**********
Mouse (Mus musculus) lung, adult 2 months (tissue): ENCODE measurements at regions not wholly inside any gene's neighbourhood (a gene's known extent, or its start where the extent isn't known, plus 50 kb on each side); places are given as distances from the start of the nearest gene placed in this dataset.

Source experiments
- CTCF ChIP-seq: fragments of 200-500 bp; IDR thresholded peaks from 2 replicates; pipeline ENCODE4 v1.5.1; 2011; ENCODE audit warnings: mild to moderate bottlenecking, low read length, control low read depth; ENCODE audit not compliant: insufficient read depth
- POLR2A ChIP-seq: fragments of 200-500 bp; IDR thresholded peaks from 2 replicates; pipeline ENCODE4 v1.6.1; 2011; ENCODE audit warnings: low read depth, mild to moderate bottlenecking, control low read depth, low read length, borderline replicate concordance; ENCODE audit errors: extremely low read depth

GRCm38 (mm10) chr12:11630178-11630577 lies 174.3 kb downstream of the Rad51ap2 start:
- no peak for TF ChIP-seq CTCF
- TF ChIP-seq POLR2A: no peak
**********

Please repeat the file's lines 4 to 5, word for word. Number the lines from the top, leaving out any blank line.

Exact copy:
- POLR2A ChIP-seq: fragments of 200-500 bp; IDR thresholded peaks from 2 replicates; pipeline ENCODE4 v1.6.1; 2011; ENCODE audit warnings: low read depth, mild to moderate bottlenecking, control low read depth, low read length, borderline replicate concordance; ENCODE audit errors: extremely low read depth

GRCm38 (mm10) chr12:11630178-11630577 lies 174.3 kb downstream of the Rad51ap2 start: